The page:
What a start to Spring in Sydney… first we were teased with glorious sunshine, and now it feels as if it’s Winter all over again! This salad is sort of the best of both worlds; warm, nutty freekeh paired with crunchy Spring vegetables. Sure, when it’s cold, we crave warm, slowly cooked food more regularly, but for the times you can’t be bothered spending two hours in front of the oven, or for when you’re desperate for that raw-food burst of energy, a warm salad like this one is a go-to in my book!
To the salad-uneducated, salad is boring, salad is a side dish and salad is a lunch time food… Wrong. When done right, there’s nothing better than diving into a big bowl of stuff covered in a delicious dressing and a liberal handful of herbs. A lot of people know this and have too attempted to inspire those unexcited by salads. So far, calling a delicious salad a ‘bowl’ and throwing an adjective in front of it seems to be working; Abundance Bowl, Nourishing Bowl… you get the drift. Call this what you please, but the proof is in the flavour and the simplicity.
It all starts with your choice of vegetables– a good mix of raw and cooked, a grain, some beans or sprouts for protein, some nuts or seeds for crunch, plenty of herbs and an amazing dressing. Making a dish like this is also a really good way to use up leftovers and bits and pieces from your fridge– sometimes I wrap leftovers into nori rolls too, but that’s a recipe for another day.
What makes this salad delicious is the combination of zesty lemon, a bold punch of garlic, peppery rocket, the slight nuttiness of freekeh and crunchy peas and sprouts. This combination perfectly marries the mindset of Winter with the Spring produce I’ve been seeing at the markets lately. September’s weather in Sydney makes it easy to see why you can buy peas and pumpkins at the same time… We’ve had highs of 28ºC and lows of 4ºC!
One of my favourite things to do is to peruse the isles of health food/wholefood stores, or bulk food stores. I’ve been known to spend a good hour in these types of shops, picking up various products and reading the entire packet, smelling things, asking questions and creating recipes in my head. I’ve only eaten freekeh a handful of times, but it’s a really delicious, slightly smoky, nutty-tasting grain and alternative to buckwheat, quinoa or cous cous. Freekeh is actually wheat that has been harvested when young and then roasted. Unlike regular wheat, freekeh packs a punch in its vitamin and mineral content and is quite high in protein too– 100g of freekeh yields approximately 12.6g of protein.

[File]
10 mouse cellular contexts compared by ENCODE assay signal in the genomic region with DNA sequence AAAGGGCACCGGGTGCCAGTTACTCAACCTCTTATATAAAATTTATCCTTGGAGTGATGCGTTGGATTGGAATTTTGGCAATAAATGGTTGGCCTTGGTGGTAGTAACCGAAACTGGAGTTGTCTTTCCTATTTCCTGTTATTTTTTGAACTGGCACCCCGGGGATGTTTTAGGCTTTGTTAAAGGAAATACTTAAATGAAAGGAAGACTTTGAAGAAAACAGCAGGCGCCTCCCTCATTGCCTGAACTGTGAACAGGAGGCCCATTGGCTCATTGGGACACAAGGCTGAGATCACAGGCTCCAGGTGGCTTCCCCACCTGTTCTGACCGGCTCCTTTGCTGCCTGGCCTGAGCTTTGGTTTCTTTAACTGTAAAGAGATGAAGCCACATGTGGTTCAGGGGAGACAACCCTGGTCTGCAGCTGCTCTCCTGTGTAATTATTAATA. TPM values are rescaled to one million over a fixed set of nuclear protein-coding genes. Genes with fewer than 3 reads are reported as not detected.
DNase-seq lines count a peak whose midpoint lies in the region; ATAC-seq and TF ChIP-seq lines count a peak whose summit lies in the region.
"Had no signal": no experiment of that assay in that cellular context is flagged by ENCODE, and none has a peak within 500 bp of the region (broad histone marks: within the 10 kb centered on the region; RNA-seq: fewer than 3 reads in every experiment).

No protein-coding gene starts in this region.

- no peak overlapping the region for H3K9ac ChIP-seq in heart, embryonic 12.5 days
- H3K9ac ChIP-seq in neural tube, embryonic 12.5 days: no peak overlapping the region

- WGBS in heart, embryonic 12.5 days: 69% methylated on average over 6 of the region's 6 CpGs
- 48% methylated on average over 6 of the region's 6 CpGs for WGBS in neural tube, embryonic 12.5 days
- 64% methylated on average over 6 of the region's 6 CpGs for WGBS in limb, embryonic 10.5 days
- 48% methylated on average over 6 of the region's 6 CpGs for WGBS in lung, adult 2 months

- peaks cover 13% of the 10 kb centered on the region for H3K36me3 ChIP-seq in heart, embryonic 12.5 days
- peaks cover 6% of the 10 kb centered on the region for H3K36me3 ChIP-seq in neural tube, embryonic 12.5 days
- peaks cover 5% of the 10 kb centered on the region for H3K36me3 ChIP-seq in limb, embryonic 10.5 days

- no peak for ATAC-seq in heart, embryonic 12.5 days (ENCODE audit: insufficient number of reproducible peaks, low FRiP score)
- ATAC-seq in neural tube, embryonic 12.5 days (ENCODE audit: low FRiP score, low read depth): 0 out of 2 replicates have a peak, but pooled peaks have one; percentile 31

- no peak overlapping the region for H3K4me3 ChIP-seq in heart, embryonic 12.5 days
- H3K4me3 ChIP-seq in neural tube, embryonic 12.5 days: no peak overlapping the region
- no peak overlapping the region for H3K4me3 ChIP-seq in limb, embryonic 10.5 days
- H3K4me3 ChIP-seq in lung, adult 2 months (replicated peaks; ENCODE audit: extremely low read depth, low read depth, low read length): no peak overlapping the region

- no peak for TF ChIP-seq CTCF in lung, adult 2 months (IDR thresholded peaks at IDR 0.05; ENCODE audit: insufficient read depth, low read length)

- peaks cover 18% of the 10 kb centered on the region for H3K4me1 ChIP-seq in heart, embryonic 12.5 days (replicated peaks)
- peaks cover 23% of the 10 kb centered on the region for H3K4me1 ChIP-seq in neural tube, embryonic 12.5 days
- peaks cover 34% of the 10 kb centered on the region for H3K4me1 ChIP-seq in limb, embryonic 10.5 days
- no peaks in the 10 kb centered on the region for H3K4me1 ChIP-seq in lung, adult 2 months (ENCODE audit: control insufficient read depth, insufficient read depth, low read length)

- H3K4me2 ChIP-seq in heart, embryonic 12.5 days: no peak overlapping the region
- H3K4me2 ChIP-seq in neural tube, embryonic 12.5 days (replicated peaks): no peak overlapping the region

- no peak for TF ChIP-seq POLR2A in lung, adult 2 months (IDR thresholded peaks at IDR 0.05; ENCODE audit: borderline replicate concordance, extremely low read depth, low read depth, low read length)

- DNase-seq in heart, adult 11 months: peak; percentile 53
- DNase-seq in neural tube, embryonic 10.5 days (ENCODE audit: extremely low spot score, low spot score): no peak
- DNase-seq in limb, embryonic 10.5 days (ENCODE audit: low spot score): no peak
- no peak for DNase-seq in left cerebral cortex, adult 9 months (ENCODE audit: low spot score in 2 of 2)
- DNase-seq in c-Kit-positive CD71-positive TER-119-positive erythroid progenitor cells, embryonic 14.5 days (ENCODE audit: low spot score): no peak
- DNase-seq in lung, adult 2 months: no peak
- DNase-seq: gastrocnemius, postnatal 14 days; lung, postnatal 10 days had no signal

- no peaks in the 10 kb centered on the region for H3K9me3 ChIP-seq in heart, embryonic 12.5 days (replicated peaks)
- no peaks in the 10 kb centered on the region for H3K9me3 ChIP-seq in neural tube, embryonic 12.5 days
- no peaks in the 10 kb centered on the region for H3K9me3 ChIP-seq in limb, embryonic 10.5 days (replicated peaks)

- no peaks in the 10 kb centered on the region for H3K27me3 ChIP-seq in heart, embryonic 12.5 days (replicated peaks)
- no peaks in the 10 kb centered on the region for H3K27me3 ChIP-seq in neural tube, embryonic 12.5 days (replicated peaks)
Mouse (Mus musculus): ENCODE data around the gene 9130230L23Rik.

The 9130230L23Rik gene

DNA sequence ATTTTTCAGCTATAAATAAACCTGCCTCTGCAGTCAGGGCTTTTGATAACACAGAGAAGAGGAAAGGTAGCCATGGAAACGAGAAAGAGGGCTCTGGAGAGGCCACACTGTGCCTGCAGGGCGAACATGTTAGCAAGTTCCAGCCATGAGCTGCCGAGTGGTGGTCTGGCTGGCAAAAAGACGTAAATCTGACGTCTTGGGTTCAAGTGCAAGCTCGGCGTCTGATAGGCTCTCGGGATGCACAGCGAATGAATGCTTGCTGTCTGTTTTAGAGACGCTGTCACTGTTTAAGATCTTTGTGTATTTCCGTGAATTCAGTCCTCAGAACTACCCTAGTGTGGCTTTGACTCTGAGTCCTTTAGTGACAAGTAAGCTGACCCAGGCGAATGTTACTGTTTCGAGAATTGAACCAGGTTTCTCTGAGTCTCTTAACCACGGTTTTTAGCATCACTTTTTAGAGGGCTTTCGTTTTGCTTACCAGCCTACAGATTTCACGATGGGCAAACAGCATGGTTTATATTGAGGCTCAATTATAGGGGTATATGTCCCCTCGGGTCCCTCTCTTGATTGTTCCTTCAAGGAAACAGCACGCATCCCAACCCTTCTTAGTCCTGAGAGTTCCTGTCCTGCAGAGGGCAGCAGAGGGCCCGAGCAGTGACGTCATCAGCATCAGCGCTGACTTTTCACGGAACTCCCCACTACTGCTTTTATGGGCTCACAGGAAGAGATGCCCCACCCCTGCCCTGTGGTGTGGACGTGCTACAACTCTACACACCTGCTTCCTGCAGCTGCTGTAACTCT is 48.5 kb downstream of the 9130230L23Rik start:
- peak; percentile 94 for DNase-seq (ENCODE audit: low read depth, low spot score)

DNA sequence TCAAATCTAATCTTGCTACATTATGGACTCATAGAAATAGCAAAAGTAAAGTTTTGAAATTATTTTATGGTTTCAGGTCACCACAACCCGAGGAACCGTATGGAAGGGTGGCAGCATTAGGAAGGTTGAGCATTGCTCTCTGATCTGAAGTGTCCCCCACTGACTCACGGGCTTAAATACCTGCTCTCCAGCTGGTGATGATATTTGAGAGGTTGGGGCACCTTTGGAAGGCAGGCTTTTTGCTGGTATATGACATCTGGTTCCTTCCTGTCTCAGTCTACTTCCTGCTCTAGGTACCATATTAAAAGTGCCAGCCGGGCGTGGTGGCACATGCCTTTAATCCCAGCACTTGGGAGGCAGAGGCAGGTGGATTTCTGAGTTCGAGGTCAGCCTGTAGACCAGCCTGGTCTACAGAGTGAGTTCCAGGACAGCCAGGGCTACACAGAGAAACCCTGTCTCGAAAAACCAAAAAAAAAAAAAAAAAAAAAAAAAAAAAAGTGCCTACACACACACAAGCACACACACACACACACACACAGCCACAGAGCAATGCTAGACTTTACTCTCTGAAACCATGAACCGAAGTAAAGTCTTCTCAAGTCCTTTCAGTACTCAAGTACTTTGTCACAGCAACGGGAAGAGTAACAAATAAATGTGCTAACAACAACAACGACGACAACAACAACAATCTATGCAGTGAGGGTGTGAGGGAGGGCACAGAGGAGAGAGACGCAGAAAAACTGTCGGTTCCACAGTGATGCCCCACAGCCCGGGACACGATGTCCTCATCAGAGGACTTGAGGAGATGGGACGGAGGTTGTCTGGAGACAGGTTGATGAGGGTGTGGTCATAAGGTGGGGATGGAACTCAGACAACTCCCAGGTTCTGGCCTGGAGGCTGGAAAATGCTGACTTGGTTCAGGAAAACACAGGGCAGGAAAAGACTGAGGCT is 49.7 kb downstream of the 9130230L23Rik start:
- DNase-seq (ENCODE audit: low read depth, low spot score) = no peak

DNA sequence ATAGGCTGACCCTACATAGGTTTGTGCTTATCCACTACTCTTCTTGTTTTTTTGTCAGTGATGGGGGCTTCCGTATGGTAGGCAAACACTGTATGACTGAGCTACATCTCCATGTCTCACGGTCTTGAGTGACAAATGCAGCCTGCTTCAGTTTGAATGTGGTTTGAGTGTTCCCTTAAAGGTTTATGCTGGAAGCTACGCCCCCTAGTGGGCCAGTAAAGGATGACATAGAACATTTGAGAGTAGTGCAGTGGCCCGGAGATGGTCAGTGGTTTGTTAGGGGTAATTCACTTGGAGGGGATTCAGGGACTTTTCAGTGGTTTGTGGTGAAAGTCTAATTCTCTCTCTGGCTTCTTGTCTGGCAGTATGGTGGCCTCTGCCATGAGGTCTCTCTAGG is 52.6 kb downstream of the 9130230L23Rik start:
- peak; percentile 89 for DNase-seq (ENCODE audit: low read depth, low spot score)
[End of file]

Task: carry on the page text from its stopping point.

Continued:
Of the minerals, freekeh is highest in Magnesium, which is essential for enzyme production (think digestion and the release of hormones) and is crucial in energy production, enabling the body to break down glucose into a useable form for energy. Magnesium is also required for the body to be able to metabolise calcium and is mainly stored in our bones. If you suffer from cramps after exercising, or pre-menstrually, Magnesium can help here too, as it regulates blood circulation and pressure.
- 1 cup freekeh, soaked overnight
- 2 zucchinis, peeled/cut into ribbons
- 200g snow peas
- 1/2 cup green peas, fresh or frozen and thawed
- 1/2 cup mixed sprouts
- 1 cup rocket leaves
- 1/2 bunch parsley
- 1/2 bunch mint
- 1/4 cup toasted almonds
- 1 lemon
- 1/4 cup olive oil
- 1 clove garlic, minced
- 1/2 tsp salt
- 1/4 tsp black pepper
- Rinse the soaked freekeh through a collander, then place into a medium saucepan with 1.5 cups water. Bring to boil, the simmer for 30 minutes. Freekeh will be soft, but will still have some chew to it.
- To make the dressing, combine the zest and juice of the lemon together with the olive oil, minced garlic clove and salt and pepper and set aside.
- Roughly chop the snow peas (I cut mine diagonally into strips), pull the mint leaves away from the stem, combine with the parsely (stems are okay here) and roughly chop the herbs too. Combine snow peas, herbs, rocket leaves, sprouts and peas in a big bowl, ready to mix with the remaining ingredients once they’re cooked.
- Cook the zucchini over a barbeque or griddle pan. Season the surface you’re using with a drizzle of olive oil, then spread out the zucchini ribbons and sprinkle with salt and pepper. Cook each side of the zucchini for about a minute and a half, then set aside.
- When the freekeh is cooked, add to the bowl along with the zucchini, then pour over dressing and give everything a good mix. Taste and adjust salt and pepper to your liking. Top with chopped, roasted almonds and serve while warm.
You can also choose to roast he zucchini ribbons. Pre-heat oven to 350ºF/175ºC, then line a baking tray and evenly spread out the zucchini ribbons. Season with salt and pepper, drizzle with olive oil and bake for 15 minutes or until golden brown.